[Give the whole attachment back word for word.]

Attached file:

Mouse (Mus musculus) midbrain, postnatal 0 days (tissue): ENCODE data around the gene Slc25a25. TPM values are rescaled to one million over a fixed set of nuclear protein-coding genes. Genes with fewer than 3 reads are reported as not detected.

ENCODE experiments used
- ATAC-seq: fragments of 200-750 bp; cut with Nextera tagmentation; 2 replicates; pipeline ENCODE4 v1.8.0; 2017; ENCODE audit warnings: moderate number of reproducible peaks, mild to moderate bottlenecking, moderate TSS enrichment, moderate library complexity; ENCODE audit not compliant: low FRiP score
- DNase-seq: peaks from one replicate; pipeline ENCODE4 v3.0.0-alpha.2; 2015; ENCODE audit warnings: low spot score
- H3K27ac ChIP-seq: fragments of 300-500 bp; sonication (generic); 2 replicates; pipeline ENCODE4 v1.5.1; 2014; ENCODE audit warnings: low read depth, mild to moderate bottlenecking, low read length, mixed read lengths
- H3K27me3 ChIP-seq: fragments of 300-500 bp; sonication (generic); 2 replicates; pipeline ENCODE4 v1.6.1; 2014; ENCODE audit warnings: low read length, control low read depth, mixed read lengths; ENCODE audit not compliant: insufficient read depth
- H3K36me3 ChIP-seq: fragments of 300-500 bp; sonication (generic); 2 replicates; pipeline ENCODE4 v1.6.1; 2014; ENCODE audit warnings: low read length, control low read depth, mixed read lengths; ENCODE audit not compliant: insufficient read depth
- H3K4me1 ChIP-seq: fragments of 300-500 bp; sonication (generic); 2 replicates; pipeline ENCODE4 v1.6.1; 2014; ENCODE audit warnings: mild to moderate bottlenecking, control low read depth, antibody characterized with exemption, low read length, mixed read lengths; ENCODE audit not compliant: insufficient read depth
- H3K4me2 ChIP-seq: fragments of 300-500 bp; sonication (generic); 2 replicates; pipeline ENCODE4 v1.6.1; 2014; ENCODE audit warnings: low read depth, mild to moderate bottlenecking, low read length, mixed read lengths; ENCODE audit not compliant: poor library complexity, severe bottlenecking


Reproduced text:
Mouse (Mus musculus) midbrain, postnatal 0 days (tissue): ENCODE data around the gene Slc25a25. TPM values are rescaled to one million over a fixed set of nuclear protein-coding genes. Genes with fewer than 3 reads are reported as not detected.

ENCODE experiments used
- ATAC-seq: fragments of 200-750 bp; cut with Nextera tagmentation; 2 replicates; pipeline ENCODE4 v1.8.0; 2017; ENCODE audit warnings: moderate number of reproducible peaks, mild to moderate bottlenecking, moderate TSS enrichment, moderate library complexity; ENCODE audit not compliant: low FRiP score
- DNase-seq: peaks from one replicate; pipeline ENCODE4 v3.0.0-alpha.2; 2015; ENCODE audit warnings: low spot score
- H3K27ac ChIP-seq: fragments of 300-500 bp; sonication (generic); 2 replicates; pipeline ENCODE4 v1.5.1; 2014; ENCODE audit warnings: low read depth, mild to moderate bottlenecking, low read length, mixed read lengths
- H3K27me3 ChIP-seq: fragments of 300-500 bp; sonication (generic); 2 replicates; pipeline ENCODE4 v1.6.1; 2014; ENCODE audit warnings: low read length, control low read depth, mixed read lengths; ENCODE audit not compliant: insufficient read depth
- H3K36me3 ChIP-seq: fragments of 300-500 bp; sonication (generic); 2 replicates; pipeline ENCODE4 v1.6.1; 2014; ENCODE audit warnings: low read length, control low read depth, mixed read lengths; ENCODE audit not compliant: insufficient read depth
- H3K4me1 ChIP-seq: fragments of 300-500 bp; sonication (generic); 2 replicates; pipeline ENCODE4 v1.6.1; 2014; ENCODE audit warnings: mild to moderate bottlenecking, control low read depth, antibody characterized with exemption, low read length, mixed read lengths; ENCODE audit not compliant: insufficient read depth
- H3K4me2 ChIP-seq: fragments of 300-500 bp; sonication (generic); 2 replicates; pipeline ENCODE4 v1.6.1; 2014; ENCODE audit warnings: low read depth, mild to moderate bottlenecking, low read length, mixed read lengths; ENCODE audit not compliant: poor library complexity, severe bottlenecking